As their twins (Daisy Tahan and Colin Baiocchi) are about to turn 5, Greg and Pam Focker (Stiller and Polo) are planning a big birthday party involving both of their sets of parents. While Pam's intense dad Jack (De Niro) is pressuring Greg to be a family leader, her mom (Danner) tries to keep the peace.
Meanwhile, Greg's parents (Streisand and Hoffman) are on separate quests of their own. But it's Pam's ex Kevin (Wilson) who really stirs things up. As does a drug rep (Alba) who gets a bit too close to Greg.
Continue reading: Little Fockers Review
Peter Klaven (Paul Rudd) is a mild-mannered Los Angeles real estate agent, and his girl is Zooey Rice (Rashida Jones). They have been dating for less than a year, but are madly in love. As the movie opens, Peter proposes, and Zooey accepts. Immediately, she calls her friends to celebrate. This makes Peter realize that he has no buddies to call; he doesn't even have anyone to be his best man.
Continue reading: I Love You, Man Review
The answer is irrelevant and really doesn't matter at all. It's just something that struck me during one of the many lulls in the surprisingly uneven and marginally entertaining Meet the Fockers. Trust me: You'll have plenty of time to ponder this and other cinematic riddles when you're watching Fockers.
Continue reading: Meet The Fockers Review
Much like Derek, Zoolander is a sweet simpleton of a movie. It's not complex in either its social commentary or its comedy, and it never produces any gut-busting laughs (except maybe a scene when Derek's model roommates all die in a tragic "gasoline fight" accident -- a riotously funny take-off of Tommy Hilfiger ads). But it has a satisfying handful of strong chuckles, wild characters and performances, and mildly harsh potshots at the fashion industry to keep you amused. Better yet, this exaggerated version of the original three-minute skit is only blown out to an efficient 95 minutes -- just enough time to string together its goofball plot without exhausting the gag.
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The thing is, on paper this movie doesn't seem like a pointless timekiller -- or at least like such a forgettable one. The writer-director is John Hamburg, who previously worked with Stiller as a writer on Zoolander and Meet the Parents, two projects that make particularly good use of the actor's talent for silliness and embarrassment, respectively. And there's a fairly crack supporting cast: Philip Seymour Hoffman, Alec Baldwin, Hank Azaria, and Debra Messing. The lack of inspiration and the accompanying clichés about the value of "taking risks" and opposites attracting, then, are like a supernatural force, weighing the movie down. Like gravity, but more persistent.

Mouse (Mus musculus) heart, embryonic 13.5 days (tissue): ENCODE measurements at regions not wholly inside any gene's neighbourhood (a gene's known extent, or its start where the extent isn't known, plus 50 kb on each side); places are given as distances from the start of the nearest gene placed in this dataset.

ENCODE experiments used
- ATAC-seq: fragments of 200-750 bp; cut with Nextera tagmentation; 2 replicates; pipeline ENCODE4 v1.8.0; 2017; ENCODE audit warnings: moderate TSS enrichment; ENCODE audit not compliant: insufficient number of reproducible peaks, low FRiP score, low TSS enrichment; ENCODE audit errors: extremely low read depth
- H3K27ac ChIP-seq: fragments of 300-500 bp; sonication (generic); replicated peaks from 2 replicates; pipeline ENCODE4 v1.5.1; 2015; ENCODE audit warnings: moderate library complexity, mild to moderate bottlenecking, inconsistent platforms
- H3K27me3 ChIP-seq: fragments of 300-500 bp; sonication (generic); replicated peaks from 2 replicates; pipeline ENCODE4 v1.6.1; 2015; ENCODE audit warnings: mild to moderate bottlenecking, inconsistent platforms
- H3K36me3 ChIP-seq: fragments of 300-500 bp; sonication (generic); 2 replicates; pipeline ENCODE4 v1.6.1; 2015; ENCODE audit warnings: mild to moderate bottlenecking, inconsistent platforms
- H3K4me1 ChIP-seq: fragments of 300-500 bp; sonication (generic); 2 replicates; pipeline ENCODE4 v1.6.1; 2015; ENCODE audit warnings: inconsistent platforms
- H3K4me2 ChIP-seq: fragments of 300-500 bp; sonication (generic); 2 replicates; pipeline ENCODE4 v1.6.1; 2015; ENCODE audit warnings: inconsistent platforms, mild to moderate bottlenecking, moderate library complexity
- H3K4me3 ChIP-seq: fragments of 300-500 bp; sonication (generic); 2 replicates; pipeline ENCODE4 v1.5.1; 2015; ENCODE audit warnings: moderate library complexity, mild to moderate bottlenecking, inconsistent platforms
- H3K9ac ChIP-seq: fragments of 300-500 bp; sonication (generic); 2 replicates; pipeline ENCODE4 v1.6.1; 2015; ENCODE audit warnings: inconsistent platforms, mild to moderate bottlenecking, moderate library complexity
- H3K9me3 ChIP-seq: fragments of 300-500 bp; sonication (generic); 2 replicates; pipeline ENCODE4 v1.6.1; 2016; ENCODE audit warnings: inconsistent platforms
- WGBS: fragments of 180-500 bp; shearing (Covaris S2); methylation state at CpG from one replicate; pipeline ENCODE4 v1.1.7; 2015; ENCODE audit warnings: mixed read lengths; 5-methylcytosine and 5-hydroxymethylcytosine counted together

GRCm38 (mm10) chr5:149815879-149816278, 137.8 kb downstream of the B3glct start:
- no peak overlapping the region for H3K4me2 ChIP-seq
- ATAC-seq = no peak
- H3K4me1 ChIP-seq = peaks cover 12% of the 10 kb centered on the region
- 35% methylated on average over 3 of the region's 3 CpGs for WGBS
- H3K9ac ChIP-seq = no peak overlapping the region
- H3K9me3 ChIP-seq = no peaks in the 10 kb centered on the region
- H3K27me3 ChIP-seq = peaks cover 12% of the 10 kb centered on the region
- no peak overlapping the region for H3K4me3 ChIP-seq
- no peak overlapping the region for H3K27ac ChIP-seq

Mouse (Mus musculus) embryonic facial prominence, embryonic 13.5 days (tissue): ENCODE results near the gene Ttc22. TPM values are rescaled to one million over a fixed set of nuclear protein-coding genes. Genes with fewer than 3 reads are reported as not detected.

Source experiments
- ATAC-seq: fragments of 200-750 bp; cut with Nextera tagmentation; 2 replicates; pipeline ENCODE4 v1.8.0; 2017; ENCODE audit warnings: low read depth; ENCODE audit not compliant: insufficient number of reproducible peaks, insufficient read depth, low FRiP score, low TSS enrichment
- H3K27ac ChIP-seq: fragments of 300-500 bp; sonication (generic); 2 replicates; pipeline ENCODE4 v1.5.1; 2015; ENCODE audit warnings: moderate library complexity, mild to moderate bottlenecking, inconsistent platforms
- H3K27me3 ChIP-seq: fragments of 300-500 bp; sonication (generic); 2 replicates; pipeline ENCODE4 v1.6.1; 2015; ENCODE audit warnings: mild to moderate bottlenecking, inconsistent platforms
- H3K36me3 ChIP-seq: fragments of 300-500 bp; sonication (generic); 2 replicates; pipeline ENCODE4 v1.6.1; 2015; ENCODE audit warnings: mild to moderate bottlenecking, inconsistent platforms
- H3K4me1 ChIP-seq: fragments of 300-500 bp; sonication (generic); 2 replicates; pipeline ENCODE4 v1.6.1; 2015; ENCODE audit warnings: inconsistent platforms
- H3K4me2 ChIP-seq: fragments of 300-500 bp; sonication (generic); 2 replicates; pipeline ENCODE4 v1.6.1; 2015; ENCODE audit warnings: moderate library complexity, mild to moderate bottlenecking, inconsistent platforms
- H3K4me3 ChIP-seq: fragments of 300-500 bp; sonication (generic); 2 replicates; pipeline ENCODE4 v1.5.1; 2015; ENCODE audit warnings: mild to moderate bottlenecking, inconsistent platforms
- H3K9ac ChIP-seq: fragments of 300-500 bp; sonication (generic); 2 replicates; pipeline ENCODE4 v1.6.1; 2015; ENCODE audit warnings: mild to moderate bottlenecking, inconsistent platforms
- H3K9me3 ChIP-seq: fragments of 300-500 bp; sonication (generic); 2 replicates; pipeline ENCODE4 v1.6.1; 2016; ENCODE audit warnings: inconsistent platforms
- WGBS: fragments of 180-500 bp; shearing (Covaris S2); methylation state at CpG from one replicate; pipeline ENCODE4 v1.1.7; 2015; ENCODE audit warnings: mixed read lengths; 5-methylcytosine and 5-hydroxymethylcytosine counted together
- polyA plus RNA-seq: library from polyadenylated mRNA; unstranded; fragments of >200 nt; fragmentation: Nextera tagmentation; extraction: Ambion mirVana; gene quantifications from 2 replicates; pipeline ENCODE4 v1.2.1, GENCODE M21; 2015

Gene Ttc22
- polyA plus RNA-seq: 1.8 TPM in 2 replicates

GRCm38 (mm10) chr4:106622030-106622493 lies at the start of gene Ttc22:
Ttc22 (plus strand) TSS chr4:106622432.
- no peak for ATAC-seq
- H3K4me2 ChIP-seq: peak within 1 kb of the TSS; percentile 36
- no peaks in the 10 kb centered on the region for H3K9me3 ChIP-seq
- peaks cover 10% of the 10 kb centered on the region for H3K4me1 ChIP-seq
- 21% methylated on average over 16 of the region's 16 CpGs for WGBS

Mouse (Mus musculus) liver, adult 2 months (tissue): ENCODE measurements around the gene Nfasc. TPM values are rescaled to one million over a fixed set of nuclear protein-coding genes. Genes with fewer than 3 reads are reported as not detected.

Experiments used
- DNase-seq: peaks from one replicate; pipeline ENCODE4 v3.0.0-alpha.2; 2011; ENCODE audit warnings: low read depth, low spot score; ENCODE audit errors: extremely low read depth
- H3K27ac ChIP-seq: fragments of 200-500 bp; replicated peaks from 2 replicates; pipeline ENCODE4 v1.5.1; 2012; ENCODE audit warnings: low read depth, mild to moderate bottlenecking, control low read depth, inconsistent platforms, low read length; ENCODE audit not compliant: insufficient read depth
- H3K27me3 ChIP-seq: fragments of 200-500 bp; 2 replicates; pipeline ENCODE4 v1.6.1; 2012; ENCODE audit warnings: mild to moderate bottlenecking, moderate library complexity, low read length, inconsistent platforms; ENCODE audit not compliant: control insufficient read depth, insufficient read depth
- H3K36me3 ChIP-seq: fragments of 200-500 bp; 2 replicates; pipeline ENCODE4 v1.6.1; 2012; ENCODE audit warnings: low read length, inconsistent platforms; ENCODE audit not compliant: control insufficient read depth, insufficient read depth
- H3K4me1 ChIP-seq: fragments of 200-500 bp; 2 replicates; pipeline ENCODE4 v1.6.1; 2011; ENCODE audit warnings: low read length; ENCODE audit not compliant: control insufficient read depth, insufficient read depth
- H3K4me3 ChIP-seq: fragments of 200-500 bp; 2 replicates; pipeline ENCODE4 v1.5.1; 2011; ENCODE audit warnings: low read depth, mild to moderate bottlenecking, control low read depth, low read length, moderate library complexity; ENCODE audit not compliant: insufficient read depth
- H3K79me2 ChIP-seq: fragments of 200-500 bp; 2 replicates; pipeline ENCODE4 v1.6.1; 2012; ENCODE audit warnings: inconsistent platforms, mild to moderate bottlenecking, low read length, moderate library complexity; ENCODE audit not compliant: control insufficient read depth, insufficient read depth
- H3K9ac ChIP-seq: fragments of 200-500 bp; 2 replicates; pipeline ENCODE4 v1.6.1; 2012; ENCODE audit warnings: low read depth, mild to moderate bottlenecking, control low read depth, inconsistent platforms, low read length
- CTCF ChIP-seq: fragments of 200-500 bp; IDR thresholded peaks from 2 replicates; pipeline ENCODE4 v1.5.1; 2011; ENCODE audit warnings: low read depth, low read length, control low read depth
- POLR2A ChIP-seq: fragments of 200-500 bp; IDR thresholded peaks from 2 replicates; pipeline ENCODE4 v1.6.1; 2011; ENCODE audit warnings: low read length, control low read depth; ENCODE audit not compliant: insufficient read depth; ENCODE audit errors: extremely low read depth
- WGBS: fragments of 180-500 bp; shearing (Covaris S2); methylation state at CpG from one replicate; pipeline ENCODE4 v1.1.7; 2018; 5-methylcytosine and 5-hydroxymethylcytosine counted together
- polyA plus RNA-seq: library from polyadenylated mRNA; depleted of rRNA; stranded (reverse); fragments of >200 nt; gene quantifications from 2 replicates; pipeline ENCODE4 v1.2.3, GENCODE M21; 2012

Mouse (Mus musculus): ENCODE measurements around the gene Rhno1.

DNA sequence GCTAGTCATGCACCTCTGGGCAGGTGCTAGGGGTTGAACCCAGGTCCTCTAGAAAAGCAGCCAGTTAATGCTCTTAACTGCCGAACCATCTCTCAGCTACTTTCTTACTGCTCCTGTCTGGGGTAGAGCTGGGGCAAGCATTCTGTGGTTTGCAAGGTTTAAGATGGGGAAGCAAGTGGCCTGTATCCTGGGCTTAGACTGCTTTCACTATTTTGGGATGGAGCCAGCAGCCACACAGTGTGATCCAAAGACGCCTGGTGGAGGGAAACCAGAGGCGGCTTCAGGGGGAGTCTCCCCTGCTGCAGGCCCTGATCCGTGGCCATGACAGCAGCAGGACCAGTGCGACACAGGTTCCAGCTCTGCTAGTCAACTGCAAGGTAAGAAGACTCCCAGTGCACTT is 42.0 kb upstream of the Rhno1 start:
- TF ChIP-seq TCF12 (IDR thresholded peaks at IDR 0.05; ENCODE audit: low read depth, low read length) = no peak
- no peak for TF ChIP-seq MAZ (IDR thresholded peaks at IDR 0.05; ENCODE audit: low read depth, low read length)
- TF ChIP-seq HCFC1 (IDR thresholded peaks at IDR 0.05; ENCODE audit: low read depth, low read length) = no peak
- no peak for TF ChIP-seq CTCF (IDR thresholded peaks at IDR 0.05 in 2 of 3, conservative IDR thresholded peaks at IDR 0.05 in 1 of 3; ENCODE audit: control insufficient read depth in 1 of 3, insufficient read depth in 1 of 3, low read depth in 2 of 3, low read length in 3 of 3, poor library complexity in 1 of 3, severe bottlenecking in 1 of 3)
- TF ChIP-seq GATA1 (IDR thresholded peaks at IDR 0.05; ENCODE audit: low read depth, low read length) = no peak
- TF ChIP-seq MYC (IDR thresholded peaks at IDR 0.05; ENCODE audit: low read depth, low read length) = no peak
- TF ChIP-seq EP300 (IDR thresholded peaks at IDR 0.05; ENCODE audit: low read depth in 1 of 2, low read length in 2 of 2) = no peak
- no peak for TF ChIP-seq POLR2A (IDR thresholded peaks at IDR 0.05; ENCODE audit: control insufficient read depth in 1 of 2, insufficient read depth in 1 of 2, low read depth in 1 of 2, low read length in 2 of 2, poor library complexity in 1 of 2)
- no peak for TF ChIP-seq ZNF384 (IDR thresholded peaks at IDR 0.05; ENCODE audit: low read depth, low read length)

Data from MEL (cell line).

Continue reading: Along Came Polly Review
I feel for you. I thought the same thing. But it's only a few short minutes into Duplex when you realize just how wrong you were. Two things clue you in to the lackluster experience to come. First is an animated pre-credits sequence that shows a cartoon Ben Stiller and Drew Barrymore haplessly looking for a home. One knee-slapper vignette even puts them in a shack in the Sahara desert! Man, that's funny!
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It all reminds me, with flashback-like intensity, of meeting my own father-in-law-to-be, a guy so stern he makes De Niro look like Jim Carrey. Picture Ben Stiller as Focker (or me) and De Niro as himself, and, like magic, you've got yourself one hell of a comedy that will see few equals this year or any other. (Note to Dr. Carder: This is just a joke that I know you'll laugh about because we have such a great relationship! See you this Christmas!!!)
Continue reading: Meet The Parents Review